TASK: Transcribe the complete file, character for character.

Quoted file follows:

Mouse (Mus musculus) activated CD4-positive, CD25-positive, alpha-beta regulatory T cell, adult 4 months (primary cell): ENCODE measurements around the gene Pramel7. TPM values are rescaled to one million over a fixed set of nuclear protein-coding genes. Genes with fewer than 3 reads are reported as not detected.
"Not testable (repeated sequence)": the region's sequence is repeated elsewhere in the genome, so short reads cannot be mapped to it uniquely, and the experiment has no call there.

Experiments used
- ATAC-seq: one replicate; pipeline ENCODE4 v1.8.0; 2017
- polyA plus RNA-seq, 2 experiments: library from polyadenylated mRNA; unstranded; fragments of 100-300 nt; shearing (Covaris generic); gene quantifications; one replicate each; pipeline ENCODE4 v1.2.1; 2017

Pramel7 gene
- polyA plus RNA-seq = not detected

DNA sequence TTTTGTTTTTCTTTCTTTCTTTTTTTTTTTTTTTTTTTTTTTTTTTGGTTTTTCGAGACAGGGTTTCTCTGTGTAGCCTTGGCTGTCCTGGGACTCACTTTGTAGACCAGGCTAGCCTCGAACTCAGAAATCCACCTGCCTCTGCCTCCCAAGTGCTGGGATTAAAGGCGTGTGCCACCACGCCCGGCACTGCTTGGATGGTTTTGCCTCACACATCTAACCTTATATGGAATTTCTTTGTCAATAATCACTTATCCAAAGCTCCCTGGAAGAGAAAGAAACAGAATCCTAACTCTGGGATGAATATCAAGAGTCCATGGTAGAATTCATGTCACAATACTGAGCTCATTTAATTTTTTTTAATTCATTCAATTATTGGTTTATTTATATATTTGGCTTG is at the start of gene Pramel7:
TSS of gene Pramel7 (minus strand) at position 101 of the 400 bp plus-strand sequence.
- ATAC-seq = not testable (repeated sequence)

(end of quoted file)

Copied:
Mouse (Mus musculus) activated CD4-positive, CD25-positive, alpha-beta regulatory T cell, adult 4 months (primary cell): ENCODE measurements around the gene Pramel7. TPM values are rescaled to one million over a fixed set of nuclear protein-coding genes. Genes with fewer than 3 reads are reported as not detected.
"Not testable (repeated sequence)": the region's sequence is repeated elsewhere in the genome, so short reads cannot be mapped to it uniquely, and the experiment has no call there.

Experiments used
- ATAC-seq: one replicate; pipeline ENCODE4 v1.8.0; 2017
- polyA plus RNA-seq, 2 experiments: library from polyadenylated mRNA; unstranded; fragments of 100-300 nt; shearing (Covaris generic); gene quantifications; one replicate each; pipeline ENCODE4 v1.2.1; 2017

Pramel7 gene
- polyA plus RNA-seq = not detected

DNA sequence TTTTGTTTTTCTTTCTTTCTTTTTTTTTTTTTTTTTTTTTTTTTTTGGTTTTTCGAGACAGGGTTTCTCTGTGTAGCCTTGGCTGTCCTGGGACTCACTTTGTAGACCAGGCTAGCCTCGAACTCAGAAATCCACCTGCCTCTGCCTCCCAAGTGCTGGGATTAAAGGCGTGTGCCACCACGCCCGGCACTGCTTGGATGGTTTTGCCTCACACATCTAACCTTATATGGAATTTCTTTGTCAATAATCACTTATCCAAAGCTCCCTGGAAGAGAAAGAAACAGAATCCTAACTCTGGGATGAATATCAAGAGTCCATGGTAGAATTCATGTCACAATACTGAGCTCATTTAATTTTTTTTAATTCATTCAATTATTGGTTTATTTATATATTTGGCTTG is at the start of gene Pramel7:
TSS of gene Pramel7 (minus strand) at position 101 of the 400 bp plus-strand sequence.
- ATAC-seq = not testable (repeated sequence)